German newspaper forced to apologise over criticism of Islam piece
Posted: Mon, 28 Jul 2014
Germany's biggest selling newspaper, Bild am Sonntag, has had to apologise for an editorial comment piece which has sparked debate and controversy in the country for its criticism of Islam, the Local has reported.
In his brief piece, the tabloid's vice editor in chief, Nicolaus Fest, accused Islam of having a "murderous contempt for women and homosexuals".
He said, "I don't believe in God, but at the same time Christianity, Judaism or Buddhism don't bother me. Only Islam bothers me more and more".
Fest said he was "bothered" by the "considerably disproportionate criminality of youths from Muslim backgrounds", by forced marriages and 'honour killings'.
Mr Fest's comment piece was widely shared on social media, and quickly drew harsh criticism from many - including politicians - who called it racist and demanded an apology to all German Muslims – of which there are an estimated 4.3 million in the country.
In response to the outcry, Bild's editor-in-chief Kai Diekmann wrote an online editorial article rejecting Fest's arguments for not having drawn a line between Islam as a religion and the political beliefs of Islamism.
He said, "For Bild and Axel Springer there has been a clear, unshakeable dividing line between Islam as a world religion and the degrading ideology of Islamism.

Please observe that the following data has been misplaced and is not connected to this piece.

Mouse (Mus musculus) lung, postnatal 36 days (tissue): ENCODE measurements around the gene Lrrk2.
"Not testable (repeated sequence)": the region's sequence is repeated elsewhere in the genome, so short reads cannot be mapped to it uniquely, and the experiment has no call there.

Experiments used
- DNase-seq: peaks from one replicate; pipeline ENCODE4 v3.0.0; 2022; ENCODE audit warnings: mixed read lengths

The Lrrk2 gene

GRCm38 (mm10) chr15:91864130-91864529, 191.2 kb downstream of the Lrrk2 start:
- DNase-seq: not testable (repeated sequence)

"That's why in Bild and Axel Springer [publications] there is no room for generalized, depreciating comments against Islam and the people who believe in Allah".
Mr Diekmann stated that, "We don't want such a debate along religious lines. We don't want to lead it, take it up or conjure it. For they always end in disaster - history has shown that to us often enough."
Mr Diekmann has been Bild's editor-in-chief since 2001 and is also an executive board member of the Turkish daily Hürriyet.
Mr Fests's comment piece was published in the wake of number of anti-Semitic incidents which have occurred over the past few weeks in Germany and beyond, in the context of protests against Israel's Gaza operation. During a demonstration in Paris, chants of "Jews to the gas chambers", were heard.
There has been shock at the tenor of the anti-Israel chants at some of the demonstrations.
In Germany, incitement to racial hatred, which includes the chanting of anti-Semitic slogans, is forbidden under anti-racism laws.
The German Government sought to reassure Jewish people living in the country that they should feel safe.
Chancellor Angela Merkel's spokesperson, Georg Streiter, condemned the threats made at the protests, arguing that they constituted an "attack on freedom and tolerance, and an attempt to destroy Germany's democracy".